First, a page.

Ben is doing amazingly well. He has been smiling, talking and just hanging out. He still fusses a little more than normal, but he really is a pretty happy kid. He does not have much swelling, if any, and no bruising. After he gets his hair washed you probably won't even be able to tell he has scars. Amazing!

J.P. and I have been so amazed at Ben's recovery. We are confident that we made the best decision for Ben!

24 Hours later

We are 24-hours post-op! Yesterday was much better than I had initially expected when we saw him. I was able to feed him within an hour after he got to the PICU and he kept everything down. He took a good, long nap in my arms. I am not sure if it was better for me or for him!

Ben continued to eat well and sleep a lot yesterday. When he would wake up he was in a lot of pain, as you can imagine. He had a couple of doses of morphine throughout the night and did very well. Last night I was able to swaddle him up so he could sleep just like he does at home. This was no easy task because he has atleast 5 different lines in him somewhere (hands, feet, head, chest).

We have had so many wonderful nurses since we have been here. Our nurse last night became a nurse because her son had open-heart surgery at 10 days old. Needless to say, she was very sympathetic to what we are going through as parents. We are so grateful for all of the wonderful people who have helped us along the way.

I managed to sleep pretty well in the recliner (which doesn't recline) in our room. J.P. stayed at the hotel and got a good night sleep so he can be Superdad again today! The night was so much better than I had anticipated.
Ben woke up at about 6am, very happy and talkative! It was SO wonderful to see his beautiful smile again. He was talking to me and having lots of fun trying to take all of his monitors off by squirming around. He is a whole different baby today. He is off morphine and on Tylenol for now. He seems to be doing very well with the pain management. He also had the drain taken out of his head and one IV taken out.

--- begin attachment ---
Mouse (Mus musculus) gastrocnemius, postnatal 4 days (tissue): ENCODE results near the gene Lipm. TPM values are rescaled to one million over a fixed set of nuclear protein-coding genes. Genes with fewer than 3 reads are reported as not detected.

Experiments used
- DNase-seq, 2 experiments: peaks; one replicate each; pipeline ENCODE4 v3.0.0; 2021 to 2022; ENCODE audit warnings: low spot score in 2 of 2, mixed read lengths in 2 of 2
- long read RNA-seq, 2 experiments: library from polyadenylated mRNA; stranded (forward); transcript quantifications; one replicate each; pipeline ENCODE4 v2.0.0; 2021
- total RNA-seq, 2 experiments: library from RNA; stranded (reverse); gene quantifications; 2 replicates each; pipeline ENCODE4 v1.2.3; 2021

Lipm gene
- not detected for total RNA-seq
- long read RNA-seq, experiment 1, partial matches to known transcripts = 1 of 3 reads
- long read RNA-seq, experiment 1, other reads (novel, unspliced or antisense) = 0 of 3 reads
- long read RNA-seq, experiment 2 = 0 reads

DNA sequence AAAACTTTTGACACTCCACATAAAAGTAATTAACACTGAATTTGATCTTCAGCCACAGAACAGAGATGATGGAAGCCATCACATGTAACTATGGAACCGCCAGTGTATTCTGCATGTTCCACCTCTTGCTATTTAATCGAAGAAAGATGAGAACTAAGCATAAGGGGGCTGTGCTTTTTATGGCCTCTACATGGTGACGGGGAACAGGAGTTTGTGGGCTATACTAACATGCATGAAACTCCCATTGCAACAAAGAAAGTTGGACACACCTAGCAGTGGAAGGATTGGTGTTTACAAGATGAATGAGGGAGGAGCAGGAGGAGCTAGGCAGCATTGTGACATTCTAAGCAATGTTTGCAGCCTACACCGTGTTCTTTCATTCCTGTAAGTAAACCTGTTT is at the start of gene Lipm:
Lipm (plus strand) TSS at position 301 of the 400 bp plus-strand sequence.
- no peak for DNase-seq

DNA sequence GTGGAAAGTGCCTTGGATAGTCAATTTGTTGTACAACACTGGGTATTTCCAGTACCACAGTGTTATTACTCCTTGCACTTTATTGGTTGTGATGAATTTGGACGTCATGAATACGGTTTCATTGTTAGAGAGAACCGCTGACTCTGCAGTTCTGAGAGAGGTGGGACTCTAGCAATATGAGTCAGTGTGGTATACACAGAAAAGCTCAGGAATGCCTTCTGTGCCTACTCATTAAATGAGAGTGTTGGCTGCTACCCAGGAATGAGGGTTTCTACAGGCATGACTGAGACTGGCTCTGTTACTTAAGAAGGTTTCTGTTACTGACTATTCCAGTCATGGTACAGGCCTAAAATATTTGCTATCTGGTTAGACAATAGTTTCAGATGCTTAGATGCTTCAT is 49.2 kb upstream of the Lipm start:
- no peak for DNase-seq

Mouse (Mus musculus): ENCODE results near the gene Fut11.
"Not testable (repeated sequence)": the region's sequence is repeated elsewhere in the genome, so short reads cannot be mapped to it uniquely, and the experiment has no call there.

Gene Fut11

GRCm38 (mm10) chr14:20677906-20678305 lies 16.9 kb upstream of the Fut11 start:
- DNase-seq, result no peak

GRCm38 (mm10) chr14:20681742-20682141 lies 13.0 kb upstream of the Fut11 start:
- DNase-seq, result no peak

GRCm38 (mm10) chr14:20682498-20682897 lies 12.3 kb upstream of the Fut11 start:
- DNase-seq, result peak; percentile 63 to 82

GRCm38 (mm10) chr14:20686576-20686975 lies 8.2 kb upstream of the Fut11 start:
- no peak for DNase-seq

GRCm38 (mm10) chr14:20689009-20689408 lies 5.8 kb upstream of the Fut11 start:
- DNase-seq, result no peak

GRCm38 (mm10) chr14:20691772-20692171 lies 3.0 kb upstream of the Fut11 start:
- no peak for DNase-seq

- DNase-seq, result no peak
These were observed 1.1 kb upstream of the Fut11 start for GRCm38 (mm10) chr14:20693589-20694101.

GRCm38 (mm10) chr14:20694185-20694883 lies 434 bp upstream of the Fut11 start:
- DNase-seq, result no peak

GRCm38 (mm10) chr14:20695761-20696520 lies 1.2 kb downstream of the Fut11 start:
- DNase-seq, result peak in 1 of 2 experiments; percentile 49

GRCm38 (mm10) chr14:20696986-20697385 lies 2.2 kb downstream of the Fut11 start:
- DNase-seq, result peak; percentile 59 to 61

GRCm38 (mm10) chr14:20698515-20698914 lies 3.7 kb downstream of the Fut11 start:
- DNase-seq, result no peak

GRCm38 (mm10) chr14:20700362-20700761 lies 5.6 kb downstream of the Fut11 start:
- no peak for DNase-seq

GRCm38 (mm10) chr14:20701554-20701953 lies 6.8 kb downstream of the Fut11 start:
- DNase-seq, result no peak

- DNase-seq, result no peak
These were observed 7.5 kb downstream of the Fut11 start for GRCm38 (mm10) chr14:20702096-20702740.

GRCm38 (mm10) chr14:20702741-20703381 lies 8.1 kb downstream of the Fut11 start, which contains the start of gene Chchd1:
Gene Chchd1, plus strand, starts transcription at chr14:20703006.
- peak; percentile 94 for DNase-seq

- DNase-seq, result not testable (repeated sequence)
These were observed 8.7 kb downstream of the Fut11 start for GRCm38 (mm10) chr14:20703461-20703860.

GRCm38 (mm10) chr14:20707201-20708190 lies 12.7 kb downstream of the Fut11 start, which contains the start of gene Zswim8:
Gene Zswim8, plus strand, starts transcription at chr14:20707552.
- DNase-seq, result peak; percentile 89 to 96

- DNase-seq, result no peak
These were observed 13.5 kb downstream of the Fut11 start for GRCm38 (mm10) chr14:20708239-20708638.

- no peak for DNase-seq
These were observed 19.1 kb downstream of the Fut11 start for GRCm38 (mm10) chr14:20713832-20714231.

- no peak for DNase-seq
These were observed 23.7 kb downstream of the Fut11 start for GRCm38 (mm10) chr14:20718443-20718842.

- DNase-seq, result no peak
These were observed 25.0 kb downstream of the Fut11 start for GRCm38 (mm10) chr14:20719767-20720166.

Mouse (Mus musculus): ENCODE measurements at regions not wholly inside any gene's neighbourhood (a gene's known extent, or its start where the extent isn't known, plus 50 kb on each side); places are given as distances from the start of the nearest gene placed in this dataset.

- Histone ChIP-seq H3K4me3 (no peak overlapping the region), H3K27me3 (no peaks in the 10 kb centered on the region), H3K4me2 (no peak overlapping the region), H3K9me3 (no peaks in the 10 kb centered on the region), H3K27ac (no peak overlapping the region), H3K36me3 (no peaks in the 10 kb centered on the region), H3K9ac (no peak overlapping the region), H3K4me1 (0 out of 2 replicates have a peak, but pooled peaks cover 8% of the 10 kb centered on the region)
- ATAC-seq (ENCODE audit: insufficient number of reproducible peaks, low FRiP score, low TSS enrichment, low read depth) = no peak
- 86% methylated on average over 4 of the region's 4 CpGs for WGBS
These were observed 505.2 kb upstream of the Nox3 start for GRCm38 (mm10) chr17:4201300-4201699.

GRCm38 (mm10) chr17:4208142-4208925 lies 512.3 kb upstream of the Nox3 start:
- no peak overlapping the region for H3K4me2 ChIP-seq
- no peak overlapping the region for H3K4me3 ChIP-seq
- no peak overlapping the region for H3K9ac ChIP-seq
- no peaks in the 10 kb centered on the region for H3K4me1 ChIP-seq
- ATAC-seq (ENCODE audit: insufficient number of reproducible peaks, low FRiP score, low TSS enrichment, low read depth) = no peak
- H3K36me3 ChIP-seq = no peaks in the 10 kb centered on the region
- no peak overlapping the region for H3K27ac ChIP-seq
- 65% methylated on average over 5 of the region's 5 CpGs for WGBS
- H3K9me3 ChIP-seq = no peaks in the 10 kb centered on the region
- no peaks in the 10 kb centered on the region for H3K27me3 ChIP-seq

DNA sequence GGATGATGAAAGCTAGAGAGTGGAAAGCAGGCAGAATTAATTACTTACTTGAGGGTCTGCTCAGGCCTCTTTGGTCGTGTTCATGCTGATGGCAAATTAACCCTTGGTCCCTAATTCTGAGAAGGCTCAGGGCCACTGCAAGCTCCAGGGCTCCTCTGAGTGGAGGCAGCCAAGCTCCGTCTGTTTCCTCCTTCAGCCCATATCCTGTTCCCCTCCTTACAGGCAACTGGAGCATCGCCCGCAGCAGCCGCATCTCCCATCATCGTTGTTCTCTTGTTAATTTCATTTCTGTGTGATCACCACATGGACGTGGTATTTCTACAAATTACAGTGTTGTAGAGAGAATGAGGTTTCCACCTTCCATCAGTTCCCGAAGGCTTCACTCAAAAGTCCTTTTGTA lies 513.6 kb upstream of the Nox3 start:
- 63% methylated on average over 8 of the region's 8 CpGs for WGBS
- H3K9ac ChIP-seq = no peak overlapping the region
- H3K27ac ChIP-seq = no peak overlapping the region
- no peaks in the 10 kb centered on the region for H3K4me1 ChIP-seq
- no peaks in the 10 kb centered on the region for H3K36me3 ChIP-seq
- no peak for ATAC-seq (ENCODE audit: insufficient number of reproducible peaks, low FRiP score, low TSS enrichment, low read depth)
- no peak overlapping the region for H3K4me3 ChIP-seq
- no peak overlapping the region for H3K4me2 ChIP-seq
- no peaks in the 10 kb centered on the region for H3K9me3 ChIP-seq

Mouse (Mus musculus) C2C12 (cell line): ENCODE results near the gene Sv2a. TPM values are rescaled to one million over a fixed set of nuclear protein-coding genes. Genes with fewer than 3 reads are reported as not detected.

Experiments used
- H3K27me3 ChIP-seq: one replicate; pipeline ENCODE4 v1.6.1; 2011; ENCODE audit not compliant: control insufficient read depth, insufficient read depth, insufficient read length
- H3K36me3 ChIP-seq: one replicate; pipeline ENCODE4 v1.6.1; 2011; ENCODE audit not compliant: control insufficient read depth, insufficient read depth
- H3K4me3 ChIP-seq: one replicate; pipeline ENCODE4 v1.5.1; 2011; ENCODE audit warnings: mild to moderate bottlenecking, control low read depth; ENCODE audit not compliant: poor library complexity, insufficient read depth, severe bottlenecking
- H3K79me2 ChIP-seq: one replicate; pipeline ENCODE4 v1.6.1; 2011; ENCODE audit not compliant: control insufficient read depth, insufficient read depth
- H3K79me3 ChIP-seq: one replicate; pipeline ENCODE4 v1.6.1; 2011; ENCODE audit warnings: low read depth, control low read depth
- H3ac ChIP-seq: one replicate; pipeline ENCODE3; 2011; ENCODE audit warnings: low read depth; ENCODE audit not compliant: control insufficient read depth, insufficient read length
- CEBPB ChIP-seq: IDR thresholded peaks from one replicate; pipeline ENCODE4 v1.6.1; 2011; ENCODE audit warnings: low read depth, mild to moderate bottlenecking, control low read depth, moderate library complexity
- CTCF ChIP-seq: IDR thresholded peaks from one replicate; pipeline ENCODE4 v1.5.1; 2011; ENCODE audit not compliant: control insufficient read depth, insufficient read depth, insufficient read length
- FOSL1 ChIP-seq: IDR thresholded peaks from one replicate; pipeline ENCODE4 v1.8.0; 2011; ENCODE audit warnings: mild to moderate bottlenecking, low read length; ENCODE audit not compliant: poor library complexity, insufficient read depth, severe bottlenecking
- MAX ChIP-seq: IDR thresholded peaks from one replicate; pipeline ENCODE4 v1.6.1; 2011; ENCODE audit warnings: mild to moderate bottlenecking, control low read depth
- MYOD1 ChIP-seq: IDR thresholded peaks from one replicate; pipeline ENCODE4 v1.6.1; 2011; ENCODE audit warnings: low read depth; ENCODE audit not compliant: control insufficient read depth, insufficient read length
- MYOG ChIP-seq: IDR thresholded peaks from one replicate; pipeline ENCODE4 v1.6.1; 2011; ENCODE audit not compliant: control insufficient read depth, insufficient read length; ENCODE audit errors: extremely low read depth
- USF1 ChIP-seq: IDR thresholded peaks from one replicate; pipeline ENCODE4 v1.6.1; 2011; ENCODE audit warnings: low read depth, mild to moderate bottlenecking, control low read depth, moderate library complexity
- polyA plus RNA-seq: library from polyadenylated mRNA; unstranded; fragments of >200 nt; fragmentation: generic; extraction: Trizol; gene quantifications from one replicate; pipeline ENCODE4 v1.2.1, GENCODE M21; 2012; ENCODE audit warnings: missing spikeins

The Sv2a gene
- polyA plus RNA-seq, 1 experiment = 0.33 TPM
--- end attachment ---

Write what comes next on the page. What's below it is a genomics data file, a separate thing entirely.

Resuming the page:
Overnight Ben's hemoglobin levels decreased, so he is getting a blood transfusion as I write this. They said any adverse reactions would happen within 15 minutes, which we have surpassed. Dr. Genecov was surprised that his levels were so low because he looked nice and pink and seemed very happy. They tested his blood 3 times to make sure he really needed it, and all 3 came back about the same.

In about an hour we will move up to the pediatric floor. Dr. Genecov said if everything goes well the rest of the day we may be able to go home (to the hotel) this afternoon. Wouldn't that be amazing!? I am trying not to get my hopes up, but it sure would nice to sleep in a real bed tonight and drive home tomorrow.

We have been so overwhelmed with love and support! I can not thank everyone enough for all of the encouragement and prayers. We are so blessed! I will update again soon.


Surgery is behind us

By special guest blogger: J.P.

My favorite blogger (Maggie) is holding Ben in her arms at the moment, so I get the honor of updating our blog. Ben's surgery went just as we hoped it would. As expected, it lasted a little over two hours. Dr. Genecov's nurse called Maggie about half way through the procedure to let us know that everything was going well. It was definitely nice to hear an update while we anxiously sat in the waiting room.